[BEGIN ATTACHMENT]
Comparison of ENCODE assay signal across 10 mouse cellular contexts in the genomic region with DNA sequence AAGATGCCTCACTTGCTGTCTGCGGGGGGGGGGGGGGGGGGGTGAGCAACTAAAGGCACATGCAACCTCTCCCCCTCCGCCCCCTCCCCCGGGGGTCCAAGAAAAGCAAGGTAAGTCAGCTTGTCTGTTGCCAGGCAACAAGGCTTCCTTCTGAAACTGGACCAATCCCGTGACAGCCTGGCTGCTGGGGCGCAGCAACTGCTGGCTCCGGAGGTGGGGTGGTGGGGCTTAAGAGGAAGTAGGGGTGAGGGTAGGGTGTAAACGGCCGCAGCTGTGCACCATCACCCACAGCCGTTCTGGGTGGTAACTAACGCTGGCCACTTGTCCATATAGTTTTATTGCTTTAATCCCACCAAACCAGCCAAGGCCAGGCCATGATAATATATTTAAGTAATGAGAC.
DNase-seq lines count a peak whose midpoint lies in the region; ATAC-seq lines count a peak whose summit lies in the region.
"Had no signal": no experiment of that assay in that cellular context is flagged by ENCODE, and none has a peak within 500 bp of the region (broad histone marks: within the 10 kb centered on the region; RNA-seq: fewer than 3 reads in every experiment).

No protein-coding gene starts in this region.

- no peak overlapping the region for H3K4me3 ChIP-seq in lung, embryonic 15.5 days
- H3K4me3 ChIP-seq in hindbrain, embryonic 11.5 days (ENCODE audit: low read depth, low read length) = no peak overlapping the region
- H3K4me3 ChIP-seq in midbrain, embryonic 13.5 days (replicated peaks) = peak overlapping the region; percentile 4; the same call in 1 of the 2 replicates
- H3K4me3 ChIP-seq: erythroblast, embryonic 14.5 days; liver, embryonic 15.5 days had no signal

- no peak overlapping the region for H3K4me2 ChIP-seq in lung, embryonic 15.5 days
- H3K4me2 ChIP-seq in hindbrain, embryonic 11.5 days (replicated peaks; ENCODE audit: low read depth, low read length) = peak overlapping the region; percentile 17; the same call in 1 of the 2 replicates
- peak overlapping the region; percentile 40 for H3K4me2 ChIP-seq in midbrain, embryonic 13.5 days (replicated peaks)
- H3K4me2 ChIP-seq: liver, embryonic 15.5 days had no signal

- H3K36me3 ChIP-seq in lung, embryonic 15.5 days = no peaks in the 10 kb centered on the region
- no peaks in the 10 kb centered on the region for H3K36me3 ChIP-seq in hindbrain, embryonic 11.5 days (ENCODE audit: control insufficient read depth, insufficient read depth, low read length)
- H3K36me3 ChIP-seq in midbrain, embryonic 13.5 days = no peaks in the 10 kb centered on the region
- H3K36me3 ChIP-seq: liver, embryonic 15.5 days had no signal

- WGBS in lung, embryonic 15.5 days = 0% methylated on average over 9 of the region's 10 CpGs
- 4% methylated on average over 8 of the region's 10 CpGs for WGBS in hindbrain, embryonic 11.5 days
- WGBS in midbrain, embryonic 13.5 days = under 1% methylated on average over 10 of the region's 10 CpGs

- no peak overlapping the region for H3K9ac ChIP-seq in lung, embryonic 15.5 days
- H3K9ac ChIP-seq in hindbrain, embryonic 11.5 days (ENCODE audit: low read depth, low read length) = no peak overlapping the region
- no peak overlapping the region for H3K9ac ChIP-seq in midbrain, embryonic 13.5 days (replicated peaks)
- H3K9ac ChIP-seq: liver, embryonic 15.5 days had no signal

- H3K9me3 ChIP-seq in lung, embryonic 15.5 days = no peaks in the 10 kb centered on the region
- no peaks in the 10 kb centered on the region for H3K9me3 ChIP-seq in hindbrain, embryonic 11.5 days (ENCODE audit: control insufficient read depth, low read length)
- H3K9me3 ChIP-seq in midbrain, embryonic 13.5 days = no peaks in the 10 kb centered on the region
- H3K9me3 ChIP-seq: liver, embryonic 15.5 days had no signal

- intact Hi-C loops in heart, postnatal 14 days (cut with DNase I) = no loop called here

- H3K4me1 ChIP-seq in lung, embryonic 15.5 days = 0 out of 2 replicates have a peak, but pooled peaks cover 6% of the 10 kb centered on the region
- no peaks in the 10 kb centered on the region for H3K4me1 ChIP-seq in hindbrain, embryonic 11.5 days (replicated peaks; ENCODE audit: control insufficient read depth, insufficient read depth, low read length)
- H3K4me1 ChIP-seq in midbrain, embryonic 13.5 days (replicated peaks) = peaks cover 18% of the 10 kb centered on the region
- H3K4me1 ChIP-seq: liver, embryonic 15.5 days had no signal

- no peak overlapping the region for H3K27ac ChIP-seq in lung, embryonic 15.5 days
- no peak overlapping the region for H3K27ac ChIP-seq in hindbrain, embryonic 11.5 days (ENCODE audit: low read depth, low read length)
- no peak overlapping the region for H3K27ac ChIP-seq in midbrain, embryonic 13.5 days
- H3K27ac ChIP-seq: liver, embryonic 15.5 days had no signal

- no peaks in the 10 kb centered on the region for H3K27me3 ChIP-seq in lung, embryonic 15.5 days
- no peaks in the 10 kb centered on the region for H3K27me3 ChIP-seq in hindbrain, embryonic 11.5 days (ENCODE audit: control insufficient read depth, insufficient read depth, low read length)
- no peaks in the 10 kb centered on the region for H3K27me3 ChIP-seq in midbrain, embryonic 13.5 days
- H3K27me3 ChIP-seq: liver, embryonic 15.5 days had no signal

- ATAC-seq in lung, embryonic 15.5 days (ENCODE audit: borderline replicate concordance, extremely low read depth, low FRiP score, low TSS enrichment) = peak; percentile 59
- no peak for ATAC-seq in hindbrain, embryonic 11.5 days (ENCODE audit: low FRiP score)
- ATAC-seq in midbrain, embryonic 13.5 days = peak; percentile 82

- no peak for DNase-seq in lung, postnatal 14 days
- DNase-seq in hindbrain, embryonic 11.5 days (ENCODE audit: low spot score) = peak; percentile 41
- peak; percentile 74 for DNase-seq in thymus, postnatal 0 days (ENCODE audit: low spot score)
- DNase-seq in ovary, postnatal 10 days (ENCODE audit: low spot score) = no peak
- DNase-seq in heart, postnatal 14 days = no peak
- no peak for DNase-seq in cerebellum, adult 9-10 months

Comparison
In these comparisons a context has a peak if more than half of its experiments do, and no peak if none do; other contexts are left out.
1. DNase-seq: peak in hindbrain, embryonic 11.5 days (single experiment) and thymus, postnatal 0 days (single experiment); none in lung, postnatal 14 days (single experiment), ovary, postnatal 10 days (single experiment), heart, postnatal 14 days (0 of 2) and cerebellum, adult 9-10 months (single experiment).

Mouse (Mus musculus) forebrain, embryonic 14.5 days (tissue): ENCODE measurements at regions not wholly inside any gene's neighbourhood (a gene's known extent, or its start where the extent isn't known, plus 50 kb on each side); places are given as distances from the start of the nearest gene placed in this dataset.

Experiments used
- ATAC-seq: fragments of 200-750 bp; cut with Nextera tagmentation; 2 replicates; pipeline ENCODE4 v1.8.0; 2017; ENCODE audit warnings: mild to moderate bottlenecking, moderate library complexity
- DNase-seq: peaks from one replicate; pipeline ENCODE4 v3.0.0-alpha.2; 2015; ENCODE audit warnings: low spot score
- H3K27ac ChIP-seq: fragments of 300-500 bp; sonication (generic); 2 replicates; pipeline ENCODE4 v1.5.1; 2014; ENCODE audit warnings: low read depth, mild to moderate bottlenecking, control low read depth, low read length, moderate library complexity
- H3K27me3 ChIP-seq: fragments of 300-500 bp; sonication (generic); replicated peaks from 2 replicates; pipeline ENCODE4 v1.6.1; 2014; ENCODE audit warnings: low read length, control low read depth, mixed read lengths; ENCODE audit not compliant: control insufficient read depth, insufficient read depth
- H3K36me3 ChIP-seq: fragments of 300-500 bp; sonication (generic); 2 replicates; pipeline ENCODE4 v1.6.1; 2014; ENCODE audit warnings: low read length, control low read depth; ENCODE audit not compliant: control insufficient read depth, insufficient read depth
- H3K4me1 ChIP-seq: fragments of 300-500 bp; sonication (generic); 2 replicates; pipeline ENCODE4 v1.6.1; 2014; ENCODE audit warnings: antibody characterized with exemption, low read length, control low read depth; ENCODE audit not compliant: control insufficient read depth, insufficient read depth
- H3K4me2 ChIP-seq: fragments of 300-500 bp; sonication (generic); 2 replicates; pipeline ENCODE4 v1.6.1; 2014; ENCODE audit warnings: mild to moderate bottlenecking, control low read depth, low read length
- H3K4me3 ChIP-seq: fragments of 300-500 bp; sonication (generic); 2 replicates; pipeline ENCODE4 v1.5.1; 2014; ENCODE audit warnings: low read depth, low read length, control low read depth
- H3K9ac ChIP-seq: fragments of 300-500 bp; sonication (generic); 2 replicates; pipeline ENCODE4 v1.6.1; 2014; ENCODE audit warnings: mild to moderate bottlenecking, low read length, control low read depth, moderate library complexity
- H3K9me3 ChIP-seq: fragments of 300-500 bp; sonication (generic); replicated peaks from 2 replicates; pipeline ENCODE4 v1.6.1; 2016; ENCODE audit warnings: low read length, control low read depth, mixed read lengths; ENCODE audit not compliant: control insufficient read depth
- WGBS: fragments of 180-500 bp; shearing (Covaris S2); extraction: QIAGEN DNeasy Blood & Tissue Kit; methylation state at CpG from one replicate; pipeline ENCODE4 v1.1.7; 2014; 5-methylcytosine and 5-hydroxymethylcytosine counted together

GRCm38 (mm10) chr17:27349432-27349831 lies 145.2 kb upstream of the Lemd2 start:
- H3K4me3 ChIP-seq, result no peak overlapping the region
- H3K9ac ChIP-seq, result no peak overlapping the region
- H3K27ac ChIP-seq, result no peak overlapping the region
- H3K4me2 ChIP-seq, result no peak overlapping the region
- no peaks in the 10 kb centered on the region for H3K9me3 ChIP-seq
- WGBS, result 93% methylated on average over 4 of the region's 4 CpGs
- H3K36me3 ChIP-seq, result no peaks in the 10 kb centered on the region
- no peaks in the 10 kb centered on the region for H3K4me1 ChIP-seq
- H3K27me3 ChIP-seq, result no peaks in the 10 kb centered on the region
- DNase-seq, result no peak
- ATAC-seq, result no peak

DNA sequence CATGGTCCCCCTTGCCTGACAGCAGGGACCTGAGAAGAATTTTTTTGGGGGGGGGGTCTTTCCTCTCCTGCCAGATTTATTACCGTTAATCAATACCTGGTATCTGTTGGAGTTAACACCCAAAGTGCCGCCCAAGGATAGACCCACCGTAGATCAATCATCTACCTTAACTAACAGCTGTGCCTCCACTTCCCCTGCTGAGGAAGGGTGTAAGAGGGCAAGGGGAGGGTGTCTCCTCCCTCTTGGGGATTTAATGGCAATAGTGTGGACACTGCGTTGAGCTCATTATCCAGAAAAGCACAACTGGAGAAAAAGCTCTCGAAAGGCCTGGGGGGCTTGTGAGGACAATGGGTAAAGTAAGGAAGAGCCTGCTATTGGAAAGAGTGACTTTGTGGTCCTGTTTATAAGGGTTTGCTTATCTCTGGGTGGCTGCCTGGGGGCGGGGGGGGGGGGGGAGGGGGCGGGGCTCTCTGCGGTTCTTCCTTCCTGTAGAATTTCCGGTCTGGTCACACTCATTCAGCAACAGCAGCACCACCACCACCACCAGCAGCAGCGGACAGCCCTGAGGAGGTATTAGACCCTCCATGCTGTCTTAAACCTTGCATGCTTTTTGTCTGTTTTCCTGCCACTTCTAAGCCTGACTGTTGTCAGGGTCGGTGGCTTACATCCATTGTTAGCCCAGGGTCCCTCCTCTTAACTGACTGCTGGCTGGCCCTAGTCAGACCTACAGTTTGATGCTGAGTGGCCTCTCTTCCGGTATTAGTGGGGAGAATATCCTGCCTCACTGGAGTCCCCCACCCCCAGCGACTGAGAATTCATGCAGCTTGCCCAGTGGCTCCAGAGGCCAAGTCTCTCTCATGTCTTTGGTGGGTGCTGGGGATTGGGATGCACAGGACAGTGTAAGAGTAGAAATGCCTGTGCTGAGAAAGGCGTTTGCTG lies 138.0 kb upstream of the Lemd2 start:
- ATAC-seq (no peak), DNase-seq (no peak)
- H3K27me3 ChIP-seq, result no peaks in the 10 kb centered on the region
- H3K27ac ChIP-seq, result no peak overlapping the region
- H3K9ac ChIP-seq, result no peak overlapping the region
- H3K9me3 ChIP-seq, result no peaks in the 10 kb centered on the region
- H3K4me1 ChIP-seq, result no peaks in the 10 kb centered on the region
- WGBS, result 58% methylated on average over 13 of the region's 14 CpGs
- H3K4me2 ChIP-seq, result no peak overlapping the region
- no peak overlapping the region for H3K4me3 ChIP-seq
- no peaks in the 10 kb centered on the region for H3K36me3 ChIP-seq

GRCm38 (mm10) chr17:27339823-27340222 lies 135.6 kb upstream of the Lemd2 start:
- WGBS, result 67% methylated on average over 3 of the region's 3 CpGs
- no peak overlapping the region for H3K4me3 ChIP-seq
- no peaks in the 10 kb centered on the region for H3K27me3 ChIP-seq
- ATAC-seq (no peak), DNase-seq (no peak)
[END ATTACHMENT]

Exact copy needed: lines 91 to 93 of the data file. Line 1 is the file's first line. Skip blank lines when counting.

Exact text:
- no peak overlapping the region for H3K4me3 ChIP-seq
- no peaks in the 10 kb centered on the region for H3K27me3 ChIP-seq
- ATAC-seq (no peak), DNase-seq (no peak)